Best Exercise for Heart Health

Stretching exercise

Cardiovascular disease is a leading cause of death in the United States. In order to reduce the risk of cardiovascular disease, research on physical activity and exercise have focused primarily on aerobic exercise. Aerobic exercise includes exercises that increase heart rate and breathing rate for a prolonged period of time. Some examples include walking, jogging, biking, running, swimming, and dancing. Many studies indicate that aerobic exercise can improve cardiovascular health by reducing the risk of heart disease and high blood pressure.

However, research has shown that resistance training has beneficial effects on health as well. Resistance training is any type of strength training where muscles contract against a resistance (weight). Examples include weightlifting, resistance bands, and pushups. Many studies have indicated that resistance training is beneficial for improving bone density, increasing lean muscle tissue, reducing the risk of osteoporosis, gaining better control of body weight, and even preventing injuries.

In extensive studies, the results show that aerobic exercise and resistance training both improve cardiovascular health. Researchers conclude that both types of exercise should be included as part of a cardiovascular health program. Make sure to check in with your doctor before starting or changing any exercise program.

It is important to have a balanced exercise routine that includes both aerobic and resistance training. When you are deciding how to fit these two types of workouts into your routine, consider the time commitment for each type of workout and go from there. Start with one or the other and gradually add in more variety as you get stronger and meet certain goals (e.g., weight loss). You can also work out at different intensities: light intensity, moderate intensity, high-intensity interval training – all will help improve cardiovascular health!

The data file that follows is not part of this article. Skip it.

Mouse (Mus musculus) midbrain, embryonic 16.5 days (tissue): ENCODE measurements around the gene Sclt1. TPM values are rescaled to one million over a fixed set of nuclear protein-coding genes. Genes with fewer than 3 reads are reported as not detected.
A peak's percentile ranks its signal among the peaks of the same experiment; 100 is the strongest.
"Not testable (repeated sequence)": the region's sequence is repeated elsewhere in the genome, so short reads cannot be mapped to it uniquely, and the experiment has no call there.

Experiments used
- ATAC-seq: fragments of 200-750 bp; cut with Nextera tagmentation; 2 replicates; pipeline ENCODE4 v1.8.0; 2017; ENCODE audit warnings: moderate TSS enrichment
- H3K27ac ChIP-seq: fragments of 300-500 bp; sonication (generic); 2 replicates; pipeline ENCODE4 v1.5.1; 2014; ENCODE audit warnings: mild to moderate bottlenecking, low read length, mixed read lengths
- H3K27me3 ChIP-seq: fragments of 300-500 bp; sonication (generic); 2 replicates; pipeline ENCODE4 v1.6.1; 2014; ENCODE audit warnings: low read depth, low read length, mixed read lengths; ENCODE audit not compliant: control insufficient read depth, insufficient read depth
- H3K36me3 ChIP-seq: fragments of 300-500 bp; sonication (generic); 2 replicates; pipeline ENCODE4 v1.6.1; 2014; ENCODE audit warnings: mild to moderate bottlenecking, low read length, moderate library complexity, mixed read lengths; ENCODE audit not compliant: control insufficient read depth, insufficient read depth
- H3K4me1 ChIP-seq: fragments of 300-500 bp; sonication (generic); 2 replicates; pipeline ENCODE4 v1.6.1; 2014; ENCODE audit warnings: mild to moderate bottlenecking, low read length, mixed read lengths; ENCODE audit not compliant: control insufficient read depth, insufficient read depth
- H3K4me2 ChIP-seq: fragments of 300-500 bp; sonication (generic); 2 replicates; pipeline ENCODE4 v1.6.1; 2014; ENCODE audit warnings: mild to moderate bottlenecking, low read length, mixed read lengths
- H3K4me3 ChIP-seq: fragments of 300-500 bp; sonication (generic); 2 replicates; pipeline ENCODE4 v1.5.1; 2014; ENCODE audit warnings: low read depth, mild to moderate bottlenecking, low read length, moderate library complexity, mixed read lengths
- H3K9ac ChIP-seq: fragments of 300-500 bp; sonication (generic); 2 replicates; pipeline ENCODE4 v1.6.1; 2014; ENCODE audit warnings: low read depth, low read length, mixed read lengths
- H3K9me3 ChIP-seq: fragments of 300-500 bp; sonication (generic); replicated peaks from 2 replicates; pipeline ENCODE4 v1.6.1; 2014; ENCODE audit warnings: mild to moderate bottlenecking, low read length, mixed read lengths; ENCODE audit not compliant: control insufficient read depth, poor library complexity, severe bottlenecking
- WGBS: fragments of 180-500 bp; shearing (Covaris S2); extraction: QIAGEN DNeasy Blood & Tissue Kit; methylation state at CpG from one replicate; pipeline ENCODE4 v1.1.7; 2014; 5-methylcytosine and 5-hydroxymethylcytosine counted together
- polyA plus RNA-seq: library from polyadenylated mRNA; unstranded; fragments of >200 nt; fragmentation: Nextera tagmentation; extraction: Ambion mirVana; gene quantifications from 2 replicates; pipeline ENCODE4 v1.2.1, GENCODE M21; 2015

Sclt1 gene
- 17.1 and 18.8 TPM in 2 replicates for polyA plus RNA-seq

The key is to make exercise fun, that way you will release neurotransmitters in your brain that signal reward. That way you will want to keep doing these activities naturally.

It’s easy to get bored with the same old routine and feel like you don’t have enough time in your day for exercise. But if you can make it fun, then you’ll be more likely to stick with it long-term. One way to do this is by adding variety. Start off with one type of workout and gradually add in others as you progress. For instance, start out doing cardio exercises exclusively but slowly incorporate weight training when your body gets stronger. You can also do high-intensity interval workouts – they are intense bursts of energy that will burn calories even after the work has stopped. Add these types of exercises into your cardio workout in post-workout periods, when you’re already warmed up. You can also add some strength training or cardio into your workouts with friends – that way, it’s more fun and social. Soon enough, exercise will become a habit.

 

 

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